3. Describe ACRL in three words: Revitalizing. Resourceful. Resource-full.

4. What do you value about ACRL? In truth, everything—beginning with the opportunities to connect and collaborate with colleagues who share similar commitments to improving academic libraries and increasing their relevance and value in our rapidly evolving educational, social, and technological environments. Over the years, through various leadership roles in RBMS (my section home) and the larger organization, I have also enjoyed opportunities to work closely with almost all of the ACRL staff, who continually inspire me with their dedication, professionalism, and vitality.

5. What do you as an academic librarian contribute to your campus? Well, that remains to be seen! I just recently started in my new role at Boston College. As associate university librarian for special collections, my primary aim will to be work with my eager staff in the Burns Library to engage an ever-growing proportion of our students and faculty with our unique collection resources and, beyond our local sphere, the larger scholarly world and global public. Because our collection strengths align strongly with BC’s Jesuit, Catholic character and mission, our goal is to become an ever more vital resource and node of BC’s intellectual and cultural life. Burns Library has had especially strong ties with BC’s Center for Irish Programs through our Irish Music Center and distinguished annual visiting scholar program. I look forward to further enhancing those alliances and cultivating relationships with many other academic departments and programs.

6. In your own words: Six years ago, while I was director of special collections at UVa, I decided to jump the rails and join Atlas Systems, the library software development company best known for creating the ILLiad interlibrary loan management system, to lead the development and promotion of Aeon, the first online user and request management system designed specifically for special collections and archives. Leveraging network and database technologies to liberate rare books and manuscripts proved liberating for me as well, both personally and professionally. And yet at times I felt that having a .com instead of a .edu or .org at the end of my email address limited librarians’ perceptions of me as a partner who was equally invested in the success of our shared enterprise. I like to think that I became good at working past the “vendor” image, and now that I have reassumed the outward signs of my identity as an academic librarian, I like to think that I will be good at helping my library colleagues think about possibilities for partnerships outside the library in fresh and creative ways.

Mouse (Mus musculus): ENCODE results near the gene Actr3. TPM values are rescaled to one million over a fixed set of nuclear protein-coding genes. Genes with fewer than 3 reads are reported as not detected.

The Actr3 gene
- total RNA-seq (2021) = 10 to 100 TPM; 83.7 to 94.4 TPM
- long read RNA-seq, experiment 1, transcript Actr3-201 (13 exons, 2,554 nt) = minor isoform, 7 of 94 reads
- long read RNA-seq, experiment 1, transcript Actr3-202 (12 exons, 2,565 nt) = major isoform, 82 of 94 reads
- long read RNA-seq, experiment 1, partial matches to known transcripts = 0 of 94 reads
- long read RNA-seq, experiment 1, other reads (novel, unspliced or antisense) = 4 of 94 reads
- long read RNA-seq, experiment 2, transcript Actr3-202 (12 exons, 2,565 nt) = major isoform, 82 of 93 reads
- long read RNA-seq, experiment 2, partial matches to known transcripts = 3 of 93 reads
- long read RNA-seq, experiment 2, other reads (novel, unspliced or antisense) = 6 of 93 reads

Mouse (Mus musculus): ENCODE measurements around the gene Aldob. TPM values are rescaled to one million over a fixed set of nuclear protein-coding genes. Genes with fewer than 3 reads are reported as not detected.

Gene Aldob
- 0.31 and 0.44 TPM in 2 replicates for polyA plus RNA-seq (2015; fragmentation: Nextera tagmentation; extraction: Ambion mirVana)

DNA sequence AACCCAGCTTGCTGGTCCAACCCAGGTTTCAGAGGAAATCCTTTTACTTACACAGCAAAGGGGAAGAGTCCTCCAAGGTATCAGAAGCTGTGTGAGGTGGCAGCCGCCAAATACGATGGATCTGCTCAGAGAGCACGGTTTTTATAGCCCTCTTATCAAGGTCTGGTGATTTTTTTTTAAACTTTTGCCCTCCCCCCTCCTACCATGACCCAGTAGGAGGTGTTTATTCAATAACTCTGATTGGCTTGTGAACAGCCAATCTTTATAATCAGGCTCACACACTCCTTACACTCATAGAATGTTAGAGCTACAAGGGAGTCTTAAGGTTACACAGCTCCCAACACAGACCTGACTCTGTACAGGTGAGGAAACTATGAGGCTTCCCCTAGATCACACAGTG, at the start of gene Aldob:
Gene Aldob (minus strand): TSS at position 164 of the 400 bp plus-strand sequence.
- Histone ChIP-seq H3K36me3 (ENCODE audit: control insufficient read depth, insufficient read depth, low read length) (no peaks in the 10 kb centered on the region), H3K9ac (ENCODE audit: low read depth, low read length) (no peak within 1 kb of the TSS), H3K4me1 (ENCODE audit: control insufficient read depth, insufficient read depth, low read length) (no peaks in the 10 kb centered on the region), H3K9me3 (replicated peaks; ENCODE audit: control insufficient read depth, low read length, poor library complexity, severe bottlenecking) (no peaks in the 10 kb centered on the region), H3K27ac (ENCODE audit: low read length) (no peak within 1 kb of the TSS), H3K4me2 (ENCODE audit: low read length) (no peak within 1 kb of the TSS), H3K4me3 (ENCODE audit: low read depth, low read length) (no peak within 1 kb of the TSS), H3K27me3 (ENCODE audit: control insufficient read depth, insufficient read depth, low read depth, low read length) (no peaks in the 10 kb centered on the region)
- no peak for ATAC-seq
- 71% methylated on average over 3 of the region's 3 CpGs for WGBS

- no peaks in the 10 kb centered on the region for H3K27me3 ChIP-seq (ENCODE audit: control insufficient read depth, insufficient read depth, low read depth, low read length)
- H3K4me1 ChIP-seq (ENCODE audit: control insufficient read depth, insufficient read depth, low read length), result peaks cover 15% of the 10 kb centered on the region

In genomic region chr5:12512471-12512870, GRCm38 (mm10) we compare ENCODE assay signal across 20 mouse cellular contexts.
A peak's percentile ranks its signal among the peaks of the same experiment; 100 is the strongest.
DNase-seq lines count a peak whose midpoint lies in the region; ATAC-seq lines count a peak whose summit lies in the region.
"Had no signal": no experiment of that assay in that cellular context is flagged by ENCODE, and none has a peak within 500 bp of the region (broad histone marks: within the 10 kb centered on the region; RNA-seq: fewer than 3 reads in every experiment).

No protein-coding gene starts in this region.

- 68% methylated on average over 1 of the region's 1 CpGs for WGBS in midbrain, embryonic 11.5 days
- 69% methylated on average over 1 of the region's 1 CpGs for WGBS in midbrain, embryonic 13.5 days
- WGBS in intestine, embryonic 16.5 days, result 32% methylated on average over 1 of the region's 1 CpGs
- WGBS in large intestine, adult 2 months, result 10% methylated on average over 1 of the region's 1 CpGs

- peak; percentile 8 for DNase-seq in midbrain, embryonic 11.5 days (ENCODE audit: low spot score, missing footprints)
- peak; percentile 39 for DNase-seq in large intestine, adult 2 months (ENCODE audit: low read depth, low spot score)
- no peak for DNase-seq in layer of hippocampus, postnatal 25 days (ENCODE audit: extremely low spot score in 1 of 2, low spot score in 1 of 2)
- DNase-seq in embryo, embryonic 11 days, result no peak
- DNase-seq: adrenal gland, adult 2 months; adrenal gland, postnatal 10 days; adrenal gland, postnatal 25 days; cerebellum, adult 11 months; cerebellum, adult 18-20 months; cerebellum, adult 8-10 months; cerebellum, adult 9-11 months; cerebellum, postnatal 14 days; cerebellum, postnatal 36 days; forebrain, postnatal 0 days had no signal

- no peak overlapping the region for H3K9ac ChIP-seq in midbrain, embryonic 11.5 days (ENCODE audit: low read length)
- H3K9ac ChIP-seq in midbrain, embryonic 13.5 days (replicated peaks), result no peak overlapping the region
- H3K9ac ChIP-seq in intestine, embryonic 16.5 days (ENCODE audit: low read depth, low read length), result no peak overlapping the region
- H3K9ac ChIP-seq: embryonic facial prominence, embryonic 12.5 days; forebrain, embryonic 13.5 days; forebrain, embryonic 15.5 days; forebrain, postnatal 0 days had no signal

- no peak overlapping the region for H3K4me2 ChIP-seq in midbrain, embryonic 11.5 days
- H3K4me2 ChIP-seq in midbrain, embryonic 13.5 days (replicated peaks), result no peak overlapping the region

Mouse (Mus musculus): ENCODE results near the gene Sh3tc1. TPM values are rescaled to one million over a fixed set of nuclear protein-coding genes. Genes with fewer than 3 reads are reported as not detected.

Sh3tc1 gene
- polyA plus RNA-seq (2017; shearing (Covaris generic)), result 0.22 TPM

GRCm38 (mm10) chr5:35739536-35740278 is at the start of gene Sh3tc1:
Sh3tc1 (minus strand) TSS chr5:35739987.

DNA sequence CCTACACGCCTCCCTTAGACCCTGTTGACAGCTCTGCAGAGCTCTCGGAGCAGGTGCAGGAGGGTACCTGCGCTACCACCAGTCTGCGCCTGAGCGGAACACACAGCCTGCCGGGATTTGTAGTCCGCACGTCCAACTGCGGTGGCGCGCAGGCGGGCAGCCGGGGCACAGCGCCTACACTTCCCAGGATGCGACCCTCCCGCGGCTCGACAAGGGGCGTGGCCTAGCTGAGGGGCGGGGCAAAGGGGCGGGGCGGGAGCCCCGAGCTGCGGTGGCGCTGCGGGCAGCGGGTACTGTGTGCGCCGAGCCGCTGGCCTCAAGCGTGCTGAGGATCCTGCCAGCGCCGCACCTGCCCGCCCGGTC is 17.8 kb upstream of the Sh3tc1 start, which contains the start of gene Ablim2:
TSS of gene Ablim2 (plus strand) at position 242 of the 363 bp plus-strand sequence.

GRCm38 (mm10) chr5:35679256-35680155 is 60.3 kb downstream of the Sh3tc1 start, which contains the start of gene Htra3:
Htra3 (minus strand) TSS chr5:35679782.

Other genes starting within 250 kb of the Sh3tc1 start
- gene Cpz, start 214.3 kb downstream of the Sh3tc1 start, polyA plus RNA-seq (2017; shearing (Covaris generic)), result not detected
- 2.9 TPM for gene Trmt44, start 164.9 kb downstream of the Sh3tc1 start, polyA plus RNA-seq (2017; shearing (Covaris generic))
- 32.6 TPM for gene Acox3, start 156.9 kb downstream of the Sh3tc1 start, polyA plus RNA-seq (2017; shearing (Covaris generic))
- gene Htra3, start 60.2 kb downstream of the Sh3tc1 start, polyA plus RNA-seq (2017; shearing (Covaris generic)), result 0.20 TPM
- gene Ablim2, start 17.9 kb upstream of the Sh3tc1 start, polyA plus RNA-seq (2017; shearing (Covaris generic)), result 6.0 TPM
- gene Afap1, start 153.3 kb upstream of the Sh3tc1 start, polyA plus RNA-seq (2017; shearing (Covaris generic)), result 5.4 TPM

Editor’s Note: Are you an ACRL member? Would you like to be featured as ACRL Member of the Week? Nominate a colleague? Contact Mary Jane Petrowski at for more information.

Apply to Become a Presenter for the ACRL Workshop “Scholarly Communication: From Understanding to Engagement”

SC workshop blockACRL is accepting applications from prospective new presenters for the workshop “Scholarly Communication: From Understanding to Engagement.” The day-long workshop, now in its seventh year, is led by two expert presenters at locations across the country. The workshop content is updated each year to meet the evolving needs of the community. In 2015, the sections will focus on access, intellectual property, engagement, and emerging opportunities for scholarship. In addition to the in-person workshop, the presenter team is seeking to develop virtual programming, which may be via brief recorded videos that would be housed in the ACRL scholarly communication toolkit and/or through a live webcast series as part of ACRL’s e-Learning program.

We seek to expand our pool of presenters by recruiting and mentoring at least one new person in 2015, and applications are due by 5 p.m. Central on Thursday, February 5, 2015.